Date of Conferral
Doctor of Public Health (DrPH)
The purpose of this mixed methods research study was to examine the role of adherence barriers to healthcare and the impact that such barriers have on highly active antiretroviral therapy (HAART) compliance for African Americans living with HIV/AIDS. HAART helps reduce HIV/AIDS morbidity and mortality. Of the 49% of study participants who had been out of medical care for more than 12 months, financial concerns were listed as the most common barrier (22.8%). Not having the support from family and friends (17.5%), being tired of going to doctor appointments (15.8%), health challenges (12.3%), lack of transportation (12.3%), and incarceration (12.3%) were also barriers in medical care that had a direct influence on noncompliance. The overall model of the linear regression analysis was significant, R2 = .469, adjusted R2 = .458, F(1, 49) = 43.24, p < .001. Being in medical care on a regular basis accounted for 46.9% of the total variance in attending primary care visits. The outcome of this analysis confirms the hypotheses (HA1) that attending 2 primary care visits within 6 months of being linked to care increased the rate of compliance for African Americans on HAART living with HIV/AIDS. The overall model of the linear regression analysis was significant, R2 = .469, adjusted R2 = .458, F(1, 49) = 7.206, p < .001. Being in medical care on a regular basis accounted for 46.9% of the total variance in attending primary care visits. The outcome of this analysis empasizes the importance of HAART compliance. These findings can lead to positive social changes by improving quality of life and health, which impacts gainful employment, sustains positive relationships, improves finances, and increases self-sufficiency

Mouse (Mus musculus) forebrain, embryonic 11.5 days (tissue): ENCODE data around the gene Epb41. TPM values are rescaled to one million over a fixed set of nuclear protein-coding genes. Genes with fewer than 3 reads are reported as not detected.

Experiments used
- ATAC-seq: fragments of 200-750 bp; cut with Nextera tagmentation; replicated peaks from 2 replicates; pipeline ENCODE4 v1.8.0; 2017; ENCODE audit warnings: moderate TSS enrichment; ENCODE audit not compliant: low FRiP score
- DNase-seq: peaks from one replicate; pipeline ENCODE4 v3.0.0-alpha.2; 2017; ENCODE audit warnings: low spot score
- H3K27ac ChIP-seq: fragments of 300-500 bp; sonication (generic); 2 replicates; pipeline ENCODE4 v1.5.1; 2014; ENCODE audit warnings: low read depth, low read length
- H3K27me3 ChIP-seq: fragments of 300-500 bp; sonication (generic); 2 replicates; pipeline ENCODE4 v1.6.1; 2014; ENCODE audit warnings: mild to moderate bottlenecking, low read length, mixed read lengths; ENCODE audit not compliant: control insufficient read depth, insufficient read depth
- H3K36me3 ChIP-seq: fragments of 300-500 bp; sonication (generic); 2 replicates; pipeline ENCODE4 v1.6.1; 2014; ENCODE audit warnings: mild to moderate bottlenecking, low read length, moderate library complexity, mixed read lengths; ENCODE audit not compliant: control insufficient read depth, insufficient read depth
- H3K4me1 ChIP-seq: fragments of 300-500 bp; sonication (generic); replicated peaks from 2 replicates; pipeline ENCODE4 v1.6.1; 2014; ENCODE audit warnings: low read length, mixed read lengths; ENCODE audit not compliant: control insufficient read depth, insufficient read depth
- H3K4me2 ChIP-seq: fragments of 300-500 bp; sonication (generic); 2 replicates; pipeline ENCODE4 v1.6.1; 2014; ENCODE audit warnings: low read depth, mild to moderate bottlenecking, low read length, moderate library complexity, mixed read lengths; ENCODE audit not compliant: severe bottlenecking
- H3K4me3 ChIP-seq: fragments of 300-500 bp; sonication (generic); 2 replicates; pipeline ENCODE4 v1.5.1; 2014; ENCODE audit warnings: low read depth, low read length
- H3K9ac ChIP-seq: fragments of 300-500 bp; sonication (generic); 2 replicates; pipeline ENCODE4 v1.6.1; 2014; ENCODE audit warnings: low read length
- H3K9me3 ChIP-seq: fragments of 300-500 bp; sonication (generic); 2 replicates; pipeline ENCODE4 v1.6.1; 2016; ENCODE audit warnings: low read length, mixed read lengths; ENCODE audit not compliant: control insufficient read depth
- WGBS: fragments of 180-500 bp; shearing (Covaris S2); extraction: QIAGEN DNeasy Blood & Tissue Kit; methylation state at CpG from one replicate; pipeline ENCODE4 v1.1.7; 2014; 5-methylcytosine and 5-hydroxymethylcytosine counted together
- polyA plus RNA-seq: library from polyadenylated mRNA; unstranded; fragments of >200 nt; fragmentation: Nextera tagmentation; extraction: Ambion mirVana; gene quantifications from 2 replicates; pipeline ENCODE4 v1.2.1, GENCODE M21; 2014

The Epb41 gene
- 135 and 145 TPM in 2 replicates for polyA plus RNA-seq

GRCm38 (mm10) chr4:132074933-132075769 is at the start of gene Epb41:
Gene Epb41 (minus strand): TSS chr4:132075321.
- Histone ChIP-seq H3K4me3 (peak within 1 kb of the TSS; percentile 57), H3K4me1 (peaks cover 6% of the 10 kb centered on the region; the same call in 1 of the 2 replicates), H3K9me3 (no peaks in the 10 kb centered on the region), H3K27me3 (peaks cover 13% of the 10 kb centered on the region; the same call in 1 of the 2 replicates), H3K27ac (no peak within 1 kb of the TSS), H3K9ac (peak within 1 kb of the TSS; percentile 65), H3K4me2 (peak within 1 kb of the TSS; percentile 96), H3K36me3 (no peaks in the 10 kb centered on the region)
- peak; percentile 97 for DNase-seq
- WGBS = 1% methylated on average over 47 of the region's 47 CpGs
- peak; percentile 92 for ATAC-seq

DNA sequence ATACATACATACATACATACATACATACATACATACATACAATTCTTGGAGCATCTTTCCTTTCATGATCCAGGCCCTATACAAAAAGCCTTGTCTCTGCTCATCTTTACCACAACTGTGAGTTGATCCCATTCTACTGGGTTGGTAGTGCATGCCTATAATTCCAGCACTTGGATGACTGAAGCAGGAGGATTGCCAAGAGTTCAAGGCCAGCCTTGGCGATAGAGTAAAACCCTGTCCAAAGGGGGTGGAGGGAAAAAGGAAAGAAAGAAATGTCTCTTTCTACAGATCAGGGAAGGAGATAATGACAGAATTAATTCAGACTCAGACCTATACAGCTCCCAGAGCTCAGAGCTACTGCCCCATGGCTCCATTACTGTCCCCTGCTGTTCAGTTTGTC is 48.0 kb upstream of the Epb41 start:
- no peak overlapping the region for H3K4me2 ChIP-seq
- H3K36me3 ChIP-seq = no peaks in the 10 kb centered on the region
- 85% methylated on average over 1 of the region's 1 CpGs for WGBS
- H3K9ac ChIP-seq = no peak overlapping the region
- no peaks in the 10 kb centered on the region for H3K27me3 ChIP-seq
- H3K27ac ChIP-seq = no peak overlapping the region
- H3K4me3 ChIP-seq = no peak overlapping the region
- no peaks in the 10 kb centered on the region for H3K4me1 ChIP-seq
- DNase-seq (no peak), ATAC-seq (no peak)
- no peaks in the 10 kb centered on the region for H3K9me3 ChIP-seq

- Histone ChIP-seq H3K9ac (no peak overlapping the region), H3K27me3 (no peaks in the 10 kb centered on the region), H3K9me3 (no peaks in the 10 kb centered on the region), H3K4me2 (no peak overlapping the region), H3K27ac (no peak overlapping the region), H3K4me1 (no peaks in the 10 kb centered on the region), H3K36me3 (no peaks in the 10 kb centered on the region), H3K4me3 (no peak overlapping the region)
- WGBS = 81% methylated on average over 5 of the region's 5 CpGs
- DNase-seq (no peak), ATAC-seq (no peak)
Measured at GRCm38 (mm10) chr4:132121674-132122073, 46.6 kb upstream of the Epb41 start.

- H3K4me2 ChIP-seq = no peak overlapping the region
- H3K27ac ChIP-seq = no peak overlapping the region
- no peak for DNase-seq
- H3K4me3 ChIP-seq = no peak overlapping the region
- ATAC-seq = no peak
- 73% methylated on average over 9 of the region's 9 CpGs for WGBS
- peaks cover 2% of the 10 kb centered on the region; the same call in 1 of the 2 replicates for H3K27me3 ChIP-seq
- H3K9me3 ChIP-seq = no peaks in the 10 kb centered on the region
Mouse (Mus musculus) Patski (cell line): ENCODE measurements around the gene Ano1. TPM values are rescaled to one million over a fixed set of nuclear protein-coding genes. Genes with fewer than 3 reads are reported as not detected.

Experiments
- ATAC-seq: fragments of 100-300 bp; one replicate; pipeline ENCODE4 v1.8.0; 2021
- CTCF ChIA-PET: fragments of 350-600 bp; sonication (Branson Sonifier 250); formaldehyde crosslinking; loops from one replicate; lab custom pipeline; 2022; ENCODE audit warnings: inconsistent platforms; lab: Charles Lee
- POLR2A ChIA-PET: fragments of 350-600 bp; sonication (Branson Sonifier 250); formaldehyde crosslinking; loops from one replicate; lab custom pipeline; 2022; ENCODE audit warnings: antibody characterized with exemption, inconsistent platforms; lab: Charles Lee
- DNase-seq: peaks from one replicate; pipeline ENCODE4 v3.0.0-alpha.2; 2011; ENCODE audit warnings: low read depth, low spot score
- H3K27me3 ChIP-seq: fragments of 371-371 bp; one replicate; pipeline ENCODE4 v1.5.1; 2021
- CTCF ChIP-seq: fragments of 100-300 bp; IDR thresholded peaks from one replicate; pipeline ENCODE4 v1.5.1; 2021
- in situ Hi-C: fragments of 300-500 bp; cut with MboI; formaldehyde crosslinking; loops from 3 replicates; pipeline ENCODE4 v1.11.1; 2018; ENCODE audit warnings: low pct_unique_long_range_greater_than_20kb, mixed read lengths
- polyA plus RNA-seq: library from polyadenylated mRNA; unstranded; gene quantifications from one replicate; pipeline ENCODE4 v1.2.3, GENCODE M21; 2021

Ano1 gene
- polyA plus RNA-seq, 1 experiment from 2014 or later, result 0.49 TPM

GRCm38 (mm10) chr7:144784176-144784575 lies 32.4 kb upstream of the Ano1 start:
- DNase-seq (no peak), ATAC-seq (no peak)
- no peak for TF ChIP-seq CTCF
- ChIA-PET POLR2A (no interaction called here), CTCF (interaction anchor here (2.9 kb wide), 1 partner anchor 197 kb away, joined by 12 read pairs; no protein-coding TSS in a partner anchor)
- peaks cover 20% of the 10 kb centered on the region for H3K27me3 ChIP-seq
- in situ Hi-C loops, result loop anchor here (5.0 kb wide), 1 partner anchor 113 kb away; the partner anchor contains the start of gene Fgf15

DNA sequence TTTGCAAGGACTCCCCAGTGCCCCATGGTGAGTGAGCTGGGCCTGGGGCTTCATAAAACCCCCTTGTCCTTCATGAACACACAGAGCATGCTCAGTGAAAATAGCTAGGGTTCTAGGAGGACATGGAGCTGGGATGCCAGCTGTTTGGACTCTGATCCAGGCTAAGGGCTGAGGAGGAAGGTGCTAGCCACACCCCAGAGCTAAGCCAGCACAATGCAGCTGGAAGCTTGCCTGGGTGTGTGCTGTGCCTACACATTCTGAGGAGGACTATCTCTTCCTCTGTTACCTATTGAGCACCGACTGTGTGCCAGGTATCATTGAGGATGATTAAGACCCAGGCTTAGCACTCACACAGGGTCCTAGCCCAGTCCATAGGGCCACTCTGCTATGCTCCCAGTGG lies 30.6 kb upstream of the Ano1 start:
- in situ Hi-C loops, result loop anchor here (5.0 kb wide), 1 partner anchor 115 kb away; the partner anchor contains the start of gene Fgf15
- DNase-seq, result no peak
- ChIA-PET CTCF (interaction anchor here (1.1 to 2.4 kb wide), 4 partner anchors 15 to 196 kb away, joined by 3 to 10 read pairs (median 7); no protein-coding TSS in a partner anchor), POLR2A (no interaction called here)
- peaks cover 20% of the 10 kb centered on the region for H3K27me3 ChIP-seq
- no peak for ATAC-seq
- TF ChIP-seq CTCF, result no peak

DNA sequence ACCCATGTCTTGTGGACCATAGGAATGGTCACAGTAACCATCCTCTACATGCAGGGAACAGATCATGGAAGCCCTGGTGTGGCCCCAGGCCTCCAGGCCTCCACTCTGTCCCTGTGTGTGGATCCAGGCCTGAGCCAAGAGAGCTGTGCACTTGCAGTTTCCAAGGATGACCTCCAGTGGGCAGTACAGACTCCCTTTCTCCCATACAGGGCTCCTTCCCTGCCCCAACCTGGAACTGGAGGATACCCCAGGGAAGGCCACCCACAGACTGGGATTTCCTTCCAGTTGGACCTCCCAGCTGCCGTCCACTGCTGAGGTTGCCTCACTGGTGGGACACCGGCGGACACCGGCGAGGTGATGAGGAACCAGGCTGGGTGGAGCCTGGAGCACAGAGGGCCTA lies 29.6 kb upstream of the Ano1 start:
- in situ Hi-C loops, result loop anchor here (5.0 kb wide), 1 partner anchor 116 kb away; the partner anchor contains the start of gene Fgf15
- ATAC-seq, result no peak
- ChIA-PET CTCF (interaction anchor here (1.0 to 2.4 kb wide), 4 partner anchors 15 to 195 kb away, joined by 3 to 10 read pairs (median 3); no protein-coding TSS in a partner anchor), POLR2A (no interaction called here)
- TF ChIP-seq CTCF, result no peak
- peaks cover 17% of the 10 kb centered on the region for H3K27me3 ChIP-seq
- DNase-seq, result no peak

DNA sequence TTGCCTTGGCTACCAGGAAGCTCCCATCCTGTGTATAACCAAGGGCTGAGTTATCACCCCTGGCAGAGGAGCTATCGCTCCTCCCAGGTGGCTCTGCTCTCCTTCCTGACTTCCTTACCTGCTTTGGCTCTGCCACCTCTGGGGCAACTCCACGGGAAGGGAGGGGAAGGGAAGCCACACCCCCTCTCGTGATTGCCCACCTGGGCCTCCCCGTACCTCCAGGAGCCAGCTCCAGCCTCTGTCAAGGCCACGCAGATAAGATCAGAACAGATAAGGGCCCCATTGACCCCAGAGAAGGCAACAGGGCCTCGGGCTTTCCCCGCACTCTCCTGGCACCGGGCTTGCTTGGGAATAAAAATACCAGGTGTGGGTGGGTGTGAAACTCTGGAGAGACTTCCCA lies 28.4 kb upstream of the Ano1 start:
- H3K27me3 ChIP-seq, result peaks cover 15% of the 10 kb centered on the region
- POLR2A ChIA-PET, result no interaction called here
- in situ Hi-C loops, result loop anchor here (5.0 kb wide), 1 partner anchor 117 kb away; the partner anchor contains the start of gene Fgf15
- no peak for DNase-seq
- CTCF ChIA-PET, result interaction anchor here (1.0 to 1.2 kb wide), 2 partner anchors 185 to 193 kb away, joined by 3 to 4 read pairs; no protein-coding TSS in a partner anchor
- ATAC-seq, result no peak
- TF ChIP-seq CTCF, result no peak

Corbin, Angela Bumphus, "Adherence Barriers to Healthcare for African Americans with HIV/AIDS on Antiretroviral Medications" (2017). Walden Dissertations and Doctoral Studies. 3759.